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By Genevieve Douglas
The Office of the National Coordinator for Health Information Technology Feb. 24 released a proposed rule detailing standards, implementation specifications, and certification criteria needed to achieve “meaningful use” of electronic health records beginning in 2014.
ONC's proposed rule complements the recently released Centers for Medicare & Medicaid Services' proposed rule for Stage 2 of the Medicare and Medicaid EHR incentive programs—which provide incentive payments to eligible health care providers as they adopt certified EHR technology (36 HCDR, 2/24/12).
The proposed rule includes revised EHR certification criteria for ONC's permanent certification program that would increase regulatory clarity and transparency, reduce regulatory burden, and add flexibility for the health information technology community, the agency said.
Additionally, the revised EHR criteria would enhance care coordination, patient and family engagement, interoperability, and the security, safety, and efficacy of EHR technology, according to ONC.
The proposed rule will appear in the March 7 Federal Register. Comments are due 60 days after publication.
Specifically, ONC's proposed rule would revise the definition of “certified EHR technology” to describe a “Base EHR” (EHR technology that includes fundamental capabilities all providers would need), in addition to EHR technology necessary to meet the meaningful use objectives for any given stage of meaningful use.
A Base EHR would include such fundamental capabilities as the ability to provide clinical decision support, to support physician order entry; the capacity to exchange health information with other sources; and the capacity to protect the confidentiality, integrity, and availability of health information stored and exchanged, ONC said.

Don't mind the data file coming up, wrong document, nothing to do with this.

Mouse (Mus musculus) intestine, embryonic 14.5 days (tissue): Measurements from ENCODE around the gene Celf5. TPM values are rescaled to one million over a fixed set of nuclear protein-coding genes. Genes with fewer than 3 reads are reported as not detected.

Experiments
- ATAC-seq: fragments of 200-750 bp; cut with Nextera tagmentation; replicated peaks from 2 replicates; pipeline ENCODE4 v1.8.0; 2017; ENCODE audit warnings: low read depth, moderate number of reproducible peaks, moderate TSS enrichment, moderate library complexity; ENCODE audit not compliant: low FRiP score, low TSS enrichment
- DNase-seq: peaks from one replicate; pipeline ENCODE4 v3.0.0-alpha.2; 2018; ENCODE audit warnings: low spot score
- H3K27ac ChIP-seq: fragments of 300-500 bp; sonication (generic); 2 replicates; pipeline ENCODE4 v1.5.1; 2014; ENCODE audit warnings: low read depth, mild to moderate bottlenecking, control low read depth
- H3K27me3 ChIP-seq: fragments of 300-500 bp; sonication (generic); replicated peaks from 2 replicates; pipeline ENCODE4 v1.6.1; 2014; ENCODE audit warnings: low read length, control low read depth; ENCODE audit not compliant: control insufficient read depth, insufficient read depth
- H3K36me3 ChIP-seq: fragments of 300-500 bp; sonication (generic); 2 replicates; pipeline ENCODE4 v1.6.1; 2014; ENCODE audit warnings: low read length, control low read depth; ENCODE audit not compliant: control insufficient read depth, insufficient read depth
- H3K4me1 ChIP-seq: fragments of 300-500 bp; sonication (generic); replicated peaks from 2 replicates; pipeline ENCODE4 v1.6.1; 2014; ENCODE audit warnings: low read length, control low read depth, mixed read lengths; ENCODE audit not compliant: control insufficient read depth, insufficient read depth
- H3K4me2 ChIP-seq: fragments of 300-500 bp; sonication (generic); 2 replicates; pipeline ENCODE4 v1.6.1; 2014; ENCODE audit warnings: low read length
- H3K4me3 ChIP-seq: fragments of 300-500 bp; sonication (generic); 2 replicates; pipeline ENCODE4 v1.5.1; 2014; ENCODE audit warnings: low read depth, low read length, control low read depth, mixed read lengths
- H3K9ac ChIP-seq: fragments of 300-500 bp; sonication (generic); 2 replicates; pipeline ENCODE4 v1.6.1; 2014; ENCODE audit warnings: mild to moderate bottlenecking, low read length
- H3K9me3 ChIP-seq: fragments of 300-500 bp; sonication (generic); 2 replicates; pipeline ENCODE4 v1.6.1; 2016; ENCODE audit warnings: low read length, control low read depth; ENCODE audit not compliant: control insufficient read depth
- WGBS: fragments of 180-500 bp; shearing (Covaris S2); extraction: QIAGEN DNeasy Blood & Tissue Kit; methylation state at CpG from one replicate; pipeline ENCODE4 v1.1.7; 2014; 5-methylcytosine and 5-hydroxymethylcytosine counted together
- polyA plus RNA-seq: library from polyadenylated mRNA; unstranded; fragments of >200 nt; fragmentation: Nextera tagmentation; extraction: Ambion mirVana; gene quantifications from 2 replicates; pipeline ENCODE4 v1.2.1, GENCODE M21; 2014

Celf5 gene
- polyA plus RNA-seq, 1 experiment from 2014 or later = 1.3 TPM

The proposed rule also modifies the certification processes ONC-Authorized Certification Bodies (ONC-ACBs) would need to follow for certifying EHR modules. The modified certification processes would provide clear implementation direction and compliance with proposed new certification criteria, and also reduce regulatory burden by eliminating the certification requirement that every EHR module be certified to the privacy and security certification criteria, according to the rule.
ONC wants public comment on whether it should require EHR technology developers to disclose the full cost of a certified complete EHR or certified EHR module.
Furthermore, the proposed rule revises the process for permitting the use of newer versions of “minimum standard” EHR code sets. This new approach would reduce regulatory complexity and burden by providing the industry with the flexibility to quickly utilize newer versions of adopted minimum standard code sets, ONC said.
ONC requested that the public comment specifically on proposed certification criteria that are intended to improve patient safety, such as through patient-centered technology and clinical quality measurement.
Additionally, ONC would like feedback on ways to improve data portability, including comment on a proposal to improve data portability for providers.
ONC is also seeking comment on the concept of “price transparency” in regard to the cost of a certified complete EHR or certified EHR module.
Feedback is also requested from the public on whether it should require EHR technology developers to disclose the full cost of a certified complete EHR or certified EHR module.
The proposed rule is at http://op.bna.com/hl.nsf/r?Open=lroi-8rst65.
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